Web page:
Paraná Freshwater Stingray: Potamotrygon falkneri

Family: Potamotrygonidae
Common name(s)

Paraná Freshwater Stingray, Reticulated Freshwater Stingray, Largespot River Stingray.


A medium-sized freshwater stingray with a thin oval disc that is slightly longer than wide. Very small lobe visible on tip of snout. Head relatively flat and broad. Eyes small. Spiracle length approximately 2x eye length. Nostrils thin. Nasal curtain fringed. Mouth small with 5 oral papillae.
Disc sparsely covered in denticles; more densely grouped towards centre of disc. Pelvic fin posterior margins slightly posterior to (or level with) disc. Tail relatively narrow, shorter than disc width, with small dorsal/ventral finfolds. 1-3 irregular rows of small thorns dorsally on tail. Caudal stings positioned distally at end of tail.


Dorsum dark brown, reddish brown, or olive brown with a dense covering of light brown or orange spots that sometimes form a vermiculate pattern or irregular circles. Ventrum mostly white with grey spots towards margin or grey with a small white anterior region. Tail dark posteriorly.


Maximum disc width 52cm. Disc width at birth approximately 14cm.


Tropical freshwater lakes and river systems.


South America. The Paraná freshwater stingray is found in Northeastern Argentina, Paraguay (in Alto Paraná at Puerto San Jorge), Southern Brazil (in the Rio Cuiabá, Rio Paraguay, and in Rio Paraná from Guaíra to Entre Rios), and in the mouth of the Uruguay River.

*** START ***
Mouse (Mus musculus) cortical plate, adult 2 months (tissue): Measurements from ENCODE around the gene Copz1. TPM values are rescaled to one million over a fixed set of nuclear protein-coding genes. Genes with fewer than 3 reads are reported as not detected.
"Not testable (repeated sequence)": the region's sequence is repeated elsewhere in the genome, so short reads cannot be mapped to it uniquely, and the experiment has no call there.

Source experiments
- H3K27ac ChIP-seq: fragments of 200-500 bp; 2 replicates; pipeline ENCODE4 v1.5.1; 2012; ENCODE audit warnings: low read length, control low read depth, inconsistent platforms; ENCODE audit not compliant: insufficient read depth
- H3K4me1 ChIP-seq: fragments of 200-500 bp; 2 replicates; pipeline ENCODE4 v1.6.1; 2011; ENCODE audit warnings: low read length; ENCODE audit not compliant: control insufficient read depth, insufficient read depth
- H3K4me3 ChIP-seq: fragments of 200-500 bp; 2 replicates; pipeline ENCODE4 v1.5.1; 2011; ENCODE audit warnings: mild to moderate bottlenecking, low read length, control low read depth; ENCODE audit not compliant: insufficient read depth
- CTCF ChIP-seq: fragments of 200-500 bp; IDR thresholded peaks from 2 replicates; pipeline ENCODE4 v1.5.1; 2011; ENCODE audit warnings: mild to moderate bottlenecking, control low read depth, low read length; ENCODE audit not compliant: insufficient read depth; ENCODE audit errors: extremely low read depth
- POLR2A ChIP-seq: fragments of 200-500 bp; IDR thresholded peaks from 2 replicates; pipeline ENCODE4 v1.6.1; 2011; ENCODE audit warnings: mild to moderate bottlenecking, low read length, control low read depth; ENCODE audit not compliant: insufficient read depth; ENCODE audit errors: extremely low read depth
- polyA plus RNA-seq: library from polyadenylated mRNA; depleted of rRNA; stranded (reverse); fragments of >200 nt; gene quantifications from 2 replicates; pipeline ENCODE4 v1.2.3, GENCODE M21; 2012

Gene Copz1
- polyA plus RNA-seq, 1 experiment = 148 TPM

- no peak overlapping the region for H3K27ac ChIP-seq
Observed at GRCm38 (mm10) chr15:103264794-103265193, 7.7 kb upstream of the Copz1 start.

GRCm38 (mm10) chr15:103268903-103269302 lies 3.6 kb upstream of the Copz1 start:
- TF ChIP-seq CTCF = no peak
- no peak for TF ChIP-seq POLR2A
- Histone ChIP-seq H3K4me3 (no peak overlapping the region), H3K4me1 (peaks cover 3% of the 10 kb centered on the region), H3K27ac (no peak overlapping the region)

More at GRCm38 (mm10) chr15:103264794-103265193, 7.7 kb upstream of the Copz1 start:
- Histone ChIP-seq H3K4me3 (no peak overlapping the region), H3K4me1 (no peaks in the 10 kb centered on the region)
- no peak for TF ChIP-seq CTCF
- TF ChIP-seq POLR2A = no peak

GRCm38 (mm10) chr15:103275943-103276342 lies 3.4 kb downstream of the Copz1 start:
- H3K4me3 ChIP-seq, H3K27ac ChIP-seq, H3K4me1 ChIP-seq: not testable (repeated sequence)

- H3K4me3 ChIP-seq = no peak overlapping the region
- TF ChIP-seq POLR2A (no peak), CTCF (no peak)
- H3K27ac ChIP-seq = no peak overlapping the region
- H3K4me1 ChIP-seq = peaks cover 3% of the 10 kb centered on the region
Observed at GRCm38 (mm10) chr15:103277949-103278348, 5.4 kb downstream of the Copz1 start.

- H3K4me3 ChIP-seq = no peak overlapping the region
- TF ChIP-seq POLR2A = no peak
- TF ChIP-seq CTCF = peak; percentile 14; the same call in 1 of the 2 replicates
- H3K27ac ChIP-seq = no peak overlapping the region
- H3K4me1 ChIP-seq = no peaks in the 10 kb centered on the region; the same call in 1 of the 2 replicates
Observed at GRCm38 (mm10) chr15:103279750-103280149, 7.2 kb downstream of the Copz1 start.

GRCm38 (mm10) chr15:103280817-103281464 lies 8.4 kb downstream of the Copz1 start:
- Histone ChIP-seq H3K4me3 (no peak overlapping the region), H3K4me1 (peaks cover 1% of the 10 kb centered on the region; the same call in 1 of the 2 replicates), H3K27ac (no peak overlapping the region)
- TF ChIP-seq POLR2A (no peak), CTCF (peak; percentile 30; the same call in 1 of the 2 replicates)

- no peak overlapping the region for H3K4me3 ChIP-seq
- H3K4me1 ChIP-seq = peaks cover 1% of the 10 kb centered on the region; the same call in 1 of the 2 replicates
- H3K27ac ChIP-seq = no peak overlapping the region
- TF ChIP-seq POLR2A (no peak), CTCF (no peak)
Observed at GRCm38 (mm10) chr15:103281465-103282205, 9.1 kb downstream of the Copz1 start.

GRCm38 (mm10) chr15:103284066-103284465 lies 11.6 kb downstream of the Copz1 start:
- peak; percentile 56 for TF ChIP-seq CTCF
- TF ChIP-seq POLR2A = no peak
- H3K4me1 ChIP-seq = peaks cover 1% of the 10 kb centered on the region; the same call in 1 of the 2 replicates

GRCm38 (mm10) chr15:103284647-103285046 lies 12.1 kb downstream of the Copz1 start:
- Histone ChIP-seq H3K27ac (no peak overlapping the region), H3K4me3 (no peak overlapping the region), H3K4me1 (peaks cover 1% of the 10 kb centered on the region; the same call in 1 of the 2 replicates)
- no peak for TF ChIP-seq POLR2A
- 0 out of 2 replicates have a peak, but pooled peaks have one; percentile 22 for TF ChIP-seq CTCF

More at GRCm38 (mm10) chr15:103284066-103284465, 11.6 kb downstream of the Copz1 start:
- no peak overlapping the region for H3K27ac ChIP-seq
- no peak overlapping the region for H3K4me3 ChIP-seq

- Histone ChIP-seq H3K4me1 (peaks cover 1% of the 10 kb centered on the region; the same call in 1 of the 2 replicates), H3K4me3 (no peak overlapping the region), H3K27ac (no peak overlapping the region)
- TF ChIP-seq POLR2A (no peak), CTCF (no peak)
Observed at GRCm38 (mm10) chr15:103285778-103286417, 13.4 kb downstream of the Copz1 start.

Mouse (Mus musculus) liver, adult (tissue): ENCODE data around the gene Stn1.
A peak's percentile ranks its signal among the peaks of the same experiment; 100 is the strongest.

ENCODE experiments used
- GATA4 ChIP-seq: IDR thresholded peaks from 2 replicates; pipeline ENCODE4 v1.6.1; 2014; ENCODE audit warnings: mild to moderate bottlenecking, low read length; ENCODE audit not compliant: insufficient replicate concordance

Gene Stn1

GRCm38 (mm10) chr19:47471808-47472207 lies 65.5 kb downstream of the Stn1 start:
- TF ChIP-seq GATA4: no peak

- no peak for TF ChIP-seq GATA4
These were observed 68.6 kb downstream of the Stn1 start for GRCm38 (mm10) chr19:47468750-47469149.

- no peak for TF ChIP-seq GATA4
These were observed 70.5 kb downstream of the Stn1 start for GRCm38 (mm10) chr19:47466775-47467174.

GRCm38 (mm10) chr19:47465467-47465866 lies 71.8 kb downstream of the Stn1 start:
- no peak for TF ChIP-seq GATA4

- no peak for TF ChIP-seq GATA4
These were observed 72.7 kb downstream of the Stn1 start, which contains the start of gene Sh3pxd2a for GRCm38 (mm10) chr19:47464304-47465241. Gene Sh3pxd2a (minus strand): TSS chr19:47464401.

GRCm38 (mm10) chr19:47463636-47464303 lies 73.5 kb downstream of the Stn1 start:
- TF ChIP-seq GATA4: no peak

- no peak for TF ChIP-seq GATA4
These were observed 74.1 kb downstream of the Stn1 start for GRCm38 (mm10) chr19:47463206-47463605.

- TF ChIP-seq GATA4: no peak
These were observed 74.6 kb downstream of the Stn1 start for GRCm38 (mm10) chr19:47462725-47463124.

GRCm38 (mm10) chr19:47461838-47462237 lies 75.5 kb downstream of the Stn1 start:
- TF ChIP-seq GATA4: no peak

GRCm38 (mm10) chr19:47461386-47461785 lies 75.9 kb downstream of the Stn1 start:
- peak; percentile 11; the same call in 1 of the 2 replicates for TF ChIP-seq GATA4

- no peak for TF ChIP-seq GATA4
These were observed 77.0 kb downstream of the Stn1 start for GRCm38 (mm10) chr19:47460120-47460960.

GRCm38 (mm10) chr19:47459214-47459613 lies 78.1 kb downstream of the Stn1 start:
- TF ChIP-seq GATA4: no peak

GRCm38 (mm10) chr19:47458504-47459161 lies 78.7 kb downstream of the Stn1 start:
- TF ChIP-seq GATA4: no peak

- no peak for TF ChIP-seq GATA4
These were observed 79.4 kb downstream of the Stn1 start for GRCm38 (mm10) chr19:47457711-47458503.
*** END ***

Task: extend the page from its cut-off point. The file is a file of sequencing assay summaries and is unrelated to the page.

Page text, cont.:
Parana Freshwater Stingray, Potamotrygon falkneri.

Conservation Status


The Reticulated Freshwater Stingray (Potamotrygon falkneri) is confined to the Paraná River basin. Although not enough information is available to assess this species, all potamotrygonids are facing habitat degradation, fishing pressure, and collection for the aquarium trade.

Parana Freshwater Stingray, Potamotrygon falkneri.

Viviparous with trophodermic nutrition. 3 pups per litter reported.


Diet consists of insects, molluscs, crustaceans, and small fishes.


Poorly known. Probably moves into seasonally flooded areas during periods of high water.

Reaction to divers

Fairly easy to approach with non-threatening movements. Will move away but easily followed.

Diving logistics

The best place to photograph Parana freshwater stingrays is in the Rio Triste near Bom Jardim; 2hrs drive northeast of Cuiaba. Snorkeling tours in the river are organized by a local operator. The river is crystal clear in the area, allowing for excellent views and images. During a one hour snorkel in September, I found three Parana freshwater rays. Our guide said that less frequently, they also see another species with larger spots; probably P. motoro.

A second spot with clear enough water to photograph this ray is the Rio Formosa. They are not seen around Bonito (where organized snorkeling tours are available) but they can be found 2hrs drive east.

Similar species

Tatiana’s Freshwater Stingray Similarly patterned but distinguishable by longer tail and generally darker appearance.